Author(s): Krakowiak P, Goines PE, Tancredi DJ, Ashwood P, Hansen RL,
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Abstract BACKGROUND: Autism spectrum disorder (ASD) is a complex neurodevelopmental condition that can be reliably diagnosed at age 24 months. Immunological phenomena, including skewed cytokine production, have been observed among children with ASD. Little is known about whether immune dysregulation is present before diagnosis of ASD. METHODS: We examined neonatal blood spots from 214 children with ASD (141 severe, 73 mild/moderate), 62 children with typical development, and 27 children with developmental delay as control subjects who participated in the Childhood Autism Risks from Genetics and the Environment study, a population-based case-control study. Levels of 17 cytokines and chemokines were compared across groups and in relation to developmental and behavioral domains. RESULTS: Interleukin (IL)-1β and IL-4 were independently associated with ASD compared with typical development, although these relationships varied by ASD symptom intensity. Elevated IL-4 was associated with increased odds of severe ASD (odds ratio [OR] = 1.40, 95\% confidence interval [CI], 1.03, 1.91), whereas IL-1β was associated with increased odds of mild/moderate ASD (OR = 3.02, 95\% CI, 1.43, 6.38). Additionally, IL-4 was associated with a higher likelihood of severe ASD versus mild/moderate ASD (OR = 1.35, 95\% CI, 1.04, 1.75). In male subjects with ASD, IL-4 was negatively associated with nonverbal cognitive ability (β = -3.63, SE = 1.33, p = .04). CONCLUSIONS: This study is part of a growing effort to identify early biological markers for ASD. We demonstrate that peripheral cytokine profiles at birth are associated with ASD later in childhood and that cytokine profiles vary depending on ASD severity. Cytokines have complex roles in neurodevelopment, and dysregulated levels may be indicative of genetic differences and environmental exposures or their interactions that relate to ASD. Copyright © 2015 Society of Biological Psychiatry. Published by Elsevier Inc. All rights reserved.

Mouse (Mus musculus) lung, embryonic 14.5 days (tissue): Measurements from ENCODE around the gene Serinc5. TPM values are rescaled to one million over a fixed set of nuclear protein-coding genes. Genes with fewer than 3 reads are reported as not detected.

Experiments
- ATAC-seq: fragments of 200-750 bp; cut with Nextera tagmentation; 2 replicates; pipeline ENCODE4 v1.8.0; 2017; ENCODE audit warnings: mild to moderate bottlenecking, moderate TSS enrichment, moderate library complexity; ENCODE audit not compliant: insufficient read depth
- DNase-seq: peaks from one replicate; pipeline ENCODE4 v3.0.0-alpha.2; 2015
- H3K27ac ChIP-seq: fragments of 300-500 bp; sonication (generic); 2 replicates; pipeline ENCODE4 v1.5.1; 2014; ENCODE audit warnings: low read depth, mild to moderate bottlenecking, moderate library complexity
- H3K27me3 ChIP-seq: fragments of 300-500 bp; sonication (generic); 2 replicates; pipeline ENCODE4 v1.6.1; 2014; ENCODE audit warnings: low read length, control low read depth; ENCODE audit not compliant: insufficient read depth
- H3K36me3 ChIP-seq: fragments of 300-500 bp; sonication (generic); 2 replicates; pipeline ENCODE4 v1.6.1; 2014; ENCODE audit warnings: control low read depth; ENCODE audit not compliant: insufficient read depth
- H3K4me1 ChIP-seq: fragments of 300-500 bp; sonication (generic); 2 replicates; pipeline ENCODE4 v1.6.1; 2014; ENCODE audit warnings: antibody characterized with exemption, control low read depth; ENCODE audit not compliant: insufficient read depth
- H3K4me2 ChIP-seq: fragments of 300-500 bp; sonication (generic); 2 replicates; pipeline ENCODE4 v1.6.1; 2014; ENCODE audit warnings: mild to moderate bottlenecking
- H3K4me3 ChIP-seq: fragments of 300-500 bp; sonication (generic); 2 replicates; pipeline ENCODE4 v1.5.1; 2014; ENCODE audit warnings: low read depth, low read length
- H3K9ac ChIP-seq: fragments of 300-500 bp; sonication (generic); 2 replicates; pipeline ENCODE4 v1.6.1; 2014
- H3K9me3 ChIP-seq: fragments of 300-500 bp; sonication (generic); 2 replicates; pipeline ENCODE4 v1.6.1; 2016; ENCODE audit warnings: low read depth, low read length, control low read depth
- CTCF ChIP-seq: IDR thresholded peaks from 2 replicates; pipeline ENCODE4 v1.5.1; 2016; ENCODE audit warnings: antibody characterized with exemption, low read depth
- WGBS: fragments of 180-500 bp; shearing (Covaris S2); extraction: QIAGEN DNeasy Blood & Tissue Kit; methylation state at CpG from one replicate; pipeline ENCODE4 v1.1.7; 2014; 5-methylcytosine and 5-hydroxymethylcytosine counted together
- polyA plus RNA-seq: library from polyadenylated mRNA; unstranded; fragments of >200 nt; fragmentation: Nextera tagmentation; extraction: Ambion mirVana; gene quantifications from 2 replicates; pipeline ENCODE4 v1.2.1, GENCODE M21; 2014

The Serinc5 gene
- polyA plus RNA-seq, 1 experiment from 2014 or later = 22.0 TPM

This article was published in Biol Psychiatry
and referenced in Autism-Open Access